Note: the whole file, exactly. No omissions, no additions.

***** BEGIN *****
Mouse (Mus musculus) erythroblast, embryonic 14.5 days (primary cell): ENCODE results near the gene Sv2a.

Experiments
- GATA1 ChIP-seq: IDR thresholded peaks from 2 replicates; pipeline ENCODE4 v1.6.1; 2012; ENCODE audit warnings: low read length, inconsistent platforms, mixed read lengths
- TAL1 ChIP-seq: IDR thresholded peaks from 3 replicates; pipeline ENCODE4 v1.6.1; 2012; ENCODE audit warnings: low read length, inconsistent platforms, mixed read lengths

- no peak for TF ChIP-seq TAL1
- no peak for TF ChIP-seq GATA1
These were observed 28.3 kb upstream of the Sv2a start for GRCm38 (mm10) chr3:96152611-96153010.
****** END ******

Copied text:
Mouse (Mus musculus) erythroblast, embryonic 14.5 days (primary cell): ENCODE results near the gene Sv2a.

Experiments
- GATA1 ChIP-seq: IDR thresholded peaks from 2 replicates; pipeline ENCODE4 v1.6.1; 2012; ENCODE audit warnings: low read length, inconsistent platforms, mixed read lengths
- TAL1 ChIP-seq: IDR thresholded peaks from 3 replicates; pipeline ENCODE4 v1.6.1; 2012; ENCODE audit warnings: low read length, inconsistent platforms, mixed read lengths

- no peak for TF ChIP-seq TAL1
- no peak for TF ChIP-seq GATA1
These were observed 28.3 kb upstream of the Sv2a start for GRCm38 (mm10) chr3:96152611-96153010.